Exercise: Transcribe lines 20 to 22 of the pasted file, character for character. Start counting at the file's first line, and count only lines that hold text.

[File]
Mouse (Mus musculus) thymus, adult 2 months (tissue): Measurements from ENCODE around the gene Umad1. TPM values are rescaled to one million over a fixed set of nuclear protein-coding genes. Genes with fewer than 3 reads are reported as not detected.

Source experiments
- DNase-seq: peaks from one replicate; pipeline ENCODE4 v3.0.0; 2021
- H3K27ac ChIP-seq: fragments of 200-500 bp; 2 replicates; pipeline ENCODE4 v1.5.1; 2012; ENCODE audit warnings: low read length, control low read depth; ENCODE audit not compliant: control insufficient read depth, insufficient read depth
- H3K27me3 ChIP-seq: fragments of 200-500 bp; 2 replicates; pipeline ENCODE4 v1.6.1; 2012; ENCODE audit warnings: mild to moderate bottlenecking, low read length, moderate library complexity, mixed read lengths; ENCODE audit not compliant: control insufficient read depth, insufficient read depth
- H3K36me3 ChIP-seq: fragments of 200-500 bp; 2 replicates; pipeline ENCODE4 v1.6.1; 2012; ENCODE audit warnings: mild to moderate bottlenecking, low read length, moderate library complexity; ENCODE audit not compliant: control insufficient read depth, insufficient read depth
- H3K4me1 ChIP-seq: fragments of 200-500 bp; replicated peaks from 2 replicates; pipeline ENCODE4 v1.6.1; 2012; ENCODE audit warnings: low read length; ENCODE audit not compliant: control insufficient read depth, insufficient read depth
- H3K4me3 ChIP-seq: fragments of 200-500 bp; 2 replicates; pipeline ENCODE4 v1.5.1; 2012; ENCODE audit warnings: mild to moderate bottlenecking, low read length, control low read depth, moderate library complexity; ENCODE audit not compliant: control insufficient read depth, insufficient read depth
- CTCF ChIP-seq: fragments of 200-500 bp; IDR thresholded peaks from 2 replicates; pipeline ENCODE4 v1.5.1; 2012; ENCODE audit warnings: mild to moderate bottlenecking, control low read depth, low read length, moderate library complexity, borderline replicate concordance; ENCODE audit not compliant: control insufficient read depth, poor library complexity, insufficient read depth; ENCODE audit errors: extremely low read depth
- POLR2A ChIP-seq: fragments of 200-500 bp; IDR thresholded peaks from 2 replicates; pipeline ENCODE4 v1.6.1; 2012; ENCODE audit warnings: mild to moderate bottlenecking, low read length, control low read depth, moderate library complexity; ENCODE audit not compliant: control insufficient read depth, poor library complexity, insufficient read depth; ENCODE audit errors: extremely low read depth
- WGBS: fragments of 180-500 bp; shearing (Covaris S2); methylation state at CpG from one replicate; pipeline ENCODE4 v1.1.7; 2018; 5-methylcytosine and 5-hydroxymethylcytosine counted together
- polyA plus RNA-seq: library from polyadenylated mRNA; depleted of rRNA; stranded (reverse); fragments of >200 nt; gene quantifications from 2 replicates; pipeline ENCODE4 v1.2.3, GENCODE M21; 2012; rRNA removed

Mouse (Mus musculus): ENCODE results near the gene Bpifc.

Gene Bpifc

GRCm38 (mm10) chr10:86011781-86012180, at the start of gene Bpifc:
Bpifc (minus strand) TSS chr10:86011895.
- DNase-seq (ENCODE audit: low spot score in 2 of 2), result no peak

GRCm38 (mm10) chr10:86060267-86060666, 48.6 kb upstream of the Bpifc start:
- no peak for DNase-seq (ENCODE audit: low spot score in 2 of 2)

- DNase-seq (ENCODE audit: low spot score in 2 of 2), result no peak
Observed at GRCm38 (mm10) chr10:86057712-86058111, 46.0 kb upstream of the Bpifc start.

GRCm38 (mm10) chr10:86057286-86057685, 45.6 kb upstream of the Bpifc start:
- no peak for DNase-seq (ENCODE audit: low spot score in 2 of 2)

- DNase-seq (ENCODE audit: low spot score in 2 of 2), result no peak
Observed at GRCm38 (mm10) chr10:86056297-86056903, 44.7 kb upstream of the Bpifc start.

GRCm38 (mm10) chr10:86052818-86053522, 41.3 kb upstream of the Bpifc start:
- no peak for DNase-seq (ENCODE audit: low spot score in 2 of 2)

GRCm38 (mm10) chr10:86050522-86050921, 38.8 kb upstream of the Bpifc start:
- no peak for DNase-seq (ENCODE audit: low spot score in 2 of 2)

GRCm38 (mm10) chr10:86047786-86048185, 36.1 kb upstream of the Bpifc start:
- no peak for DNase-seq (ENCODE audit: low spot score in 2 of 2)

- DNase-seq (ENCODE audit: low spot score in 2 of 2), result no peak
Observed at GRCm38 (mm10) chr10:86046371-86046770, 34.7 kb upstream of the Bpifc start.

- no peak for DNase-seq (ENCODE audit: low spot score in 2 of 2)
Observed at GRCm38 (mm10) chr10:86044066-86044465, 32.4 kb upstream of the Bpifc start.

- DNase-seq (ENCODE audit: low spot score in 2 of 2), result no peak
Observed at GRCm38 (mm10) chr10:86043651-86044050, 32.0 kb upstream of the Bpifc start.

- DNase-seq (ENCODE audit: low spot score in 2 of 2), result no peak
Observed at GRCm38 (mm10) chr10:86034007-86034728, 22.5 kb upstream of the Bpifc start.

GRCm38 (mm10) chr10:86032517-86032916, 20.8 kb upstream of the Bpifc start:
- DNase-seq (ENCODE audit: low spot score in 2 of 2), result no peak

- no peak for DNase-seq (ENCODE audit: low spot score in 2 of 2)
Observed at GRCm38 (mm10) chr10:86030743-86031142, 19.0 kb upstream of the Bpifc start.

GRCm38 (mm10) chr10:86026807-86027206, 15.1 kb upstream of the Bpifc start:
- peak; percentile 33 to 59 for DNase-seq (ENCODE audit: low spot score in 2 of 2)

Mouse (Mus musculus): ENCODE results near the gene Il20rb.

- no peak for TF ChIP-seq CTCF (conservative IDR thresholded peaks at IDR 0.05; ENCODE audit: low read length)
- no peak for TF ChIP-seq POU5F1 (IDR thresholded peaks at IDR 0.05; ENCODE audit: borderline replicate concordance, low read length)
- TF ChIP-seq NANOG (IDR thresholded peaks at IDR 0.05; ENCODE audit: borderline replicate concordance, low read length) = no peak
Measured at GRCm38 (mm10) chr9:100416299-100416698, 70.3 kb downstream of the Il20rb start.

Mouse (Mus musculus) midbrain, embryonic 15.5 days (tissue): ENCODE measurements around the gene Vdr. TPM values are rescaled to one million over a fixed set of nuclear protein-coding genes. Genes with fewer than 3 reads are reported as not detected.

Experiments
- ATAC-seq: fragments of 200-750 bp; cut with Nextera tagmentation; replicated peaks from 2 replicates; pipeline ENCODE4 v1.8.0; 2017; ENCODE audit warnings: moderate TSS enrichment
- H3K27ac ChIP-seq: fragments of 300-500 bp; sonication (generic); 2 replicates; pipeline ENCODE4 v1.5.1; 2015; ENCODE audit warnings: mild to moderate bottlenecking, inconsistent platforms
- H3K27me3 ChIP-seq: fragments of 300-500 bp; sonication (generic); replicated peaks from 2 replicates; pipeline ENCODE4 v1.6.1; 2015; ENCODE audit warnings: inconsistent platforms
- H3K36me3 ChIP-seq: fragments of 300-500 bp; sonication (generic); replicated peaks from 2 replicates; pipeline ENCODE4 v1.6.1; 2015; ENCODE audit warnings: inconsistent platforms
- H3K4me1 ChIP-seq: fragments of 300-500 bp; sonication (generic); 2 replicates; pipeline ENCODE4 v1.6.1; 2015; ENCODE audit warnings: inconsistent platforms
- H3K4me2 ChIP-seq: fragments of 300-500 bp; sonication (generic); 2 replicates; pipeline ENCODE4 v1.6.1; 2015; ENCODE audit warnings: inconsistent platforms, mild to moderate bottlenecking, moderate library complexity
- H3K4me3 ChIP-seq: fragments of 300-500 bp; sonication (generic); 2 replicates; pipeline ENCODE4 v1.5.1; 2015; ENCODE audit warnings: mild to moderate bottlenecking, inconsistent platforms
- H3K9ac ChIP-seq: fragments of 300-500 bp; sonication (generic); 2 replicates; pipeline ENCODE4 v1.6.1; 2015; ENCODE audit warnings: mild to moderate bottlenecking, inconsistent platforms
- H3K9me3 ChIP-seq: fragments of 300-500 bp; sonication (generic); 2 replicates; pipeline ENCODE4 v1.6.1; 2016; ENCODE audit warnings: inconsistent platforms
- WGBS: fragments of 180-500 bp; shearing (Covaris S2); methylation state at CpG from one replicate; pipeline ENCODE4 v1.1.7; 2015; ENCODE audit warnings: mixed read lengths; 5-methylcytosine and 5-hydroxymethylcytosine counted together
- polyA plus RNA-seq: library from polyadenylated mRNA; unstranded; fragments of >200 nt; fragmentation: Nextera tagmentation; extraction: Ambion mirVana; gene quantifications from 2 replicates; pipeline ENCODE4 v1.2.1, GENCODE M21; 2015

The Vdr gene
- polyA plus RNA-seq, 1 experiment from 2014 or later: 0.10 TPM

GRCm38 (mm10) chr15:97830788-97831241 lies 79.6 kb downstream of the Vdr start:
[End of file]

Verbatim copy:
- DNase-seq (ENCODE audit: low spot score in 2 of 2), result no peak
Observed at GRCm38 (mm10) chr10:86057712-86058111, 46.0 kb upstream of the Bpifc start.

GRCm38 (mm10) chr10:86057286-86057685, 45.6 kb upstream of the Bpifc start: